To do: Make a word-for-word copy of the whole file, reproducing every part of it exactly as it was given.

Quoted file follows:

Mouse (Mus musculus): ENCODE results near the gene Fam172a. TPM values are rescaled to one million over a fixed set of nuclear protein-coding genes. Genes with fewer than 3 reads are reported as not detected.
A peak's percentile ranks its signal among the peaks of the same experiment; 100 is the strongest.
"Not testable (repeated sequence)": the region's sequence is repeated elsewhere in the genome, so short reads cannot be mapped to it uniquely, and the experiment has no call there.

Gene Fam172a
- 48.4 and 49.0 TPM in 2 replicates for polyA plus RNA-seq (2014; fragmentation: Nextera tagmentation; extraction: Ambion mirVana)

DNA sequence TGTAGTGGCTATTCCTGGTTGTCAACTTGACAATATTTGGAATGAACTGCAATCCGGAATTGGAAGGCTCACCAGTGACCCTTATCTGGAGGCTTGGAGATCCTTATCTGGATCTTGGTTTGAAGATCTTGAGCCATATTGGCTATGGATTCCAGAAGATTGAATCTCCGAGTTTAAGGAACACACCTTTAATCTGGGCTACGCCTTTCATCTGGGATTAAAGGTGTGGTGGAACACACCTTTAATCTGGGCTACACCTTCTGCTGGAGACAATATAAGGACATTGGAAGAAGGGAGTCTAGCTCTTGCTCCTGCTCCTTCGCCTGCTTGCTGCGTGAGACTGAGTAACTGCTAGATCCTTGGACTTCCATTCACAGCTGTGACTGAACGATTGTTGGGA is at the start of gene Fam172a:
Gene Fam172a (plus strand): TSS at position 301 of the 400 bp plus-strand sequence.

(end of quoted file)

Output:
Mouse (Mus musculus): ENCODE results near the gene Fam172a. TPM values are rescaled to one million over a fixed set of nuclear protein-coding genes. Genes with fewer than 3 reads are reported as not detected.
A peak's percentile ranks its signal among the peaks of the same experiment; 100 is the strongest.
"Not testable (repeated sequence)": the region's sequence is repeated elsewhere in the genome, so short reads cannot be mapped to it uniquely, and the experiment has no call there.

Gene Fam172a
- 48.4 and 49.0 TPM in 2 replicates for polyA plus RNA-seq (2014; fragmentation: Nextera tagmentation; extraction: Ambion mirVana)

DNA sequence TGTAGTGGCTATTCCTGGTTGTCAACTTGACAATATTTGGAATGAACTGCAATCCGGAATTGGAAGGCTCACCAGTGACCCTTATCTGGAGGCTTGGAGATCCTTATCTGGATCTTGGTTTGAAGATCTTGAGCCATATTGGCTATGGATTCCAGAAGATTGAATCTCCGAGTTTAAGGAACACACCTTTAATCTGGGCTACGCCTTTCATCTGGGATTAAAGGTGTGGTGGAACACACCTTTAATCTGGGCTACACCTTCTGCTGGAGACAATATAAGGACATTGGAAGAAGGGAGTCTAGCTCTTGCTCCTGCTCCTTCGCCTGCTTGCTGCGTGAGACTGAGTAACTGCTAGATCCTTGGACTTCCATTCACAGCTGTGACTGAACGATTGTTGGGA is at the start of gene Fam172a:
Gene Fam172a (plus strand): TSS at position 301 of the 400 bp plus-strand sequence.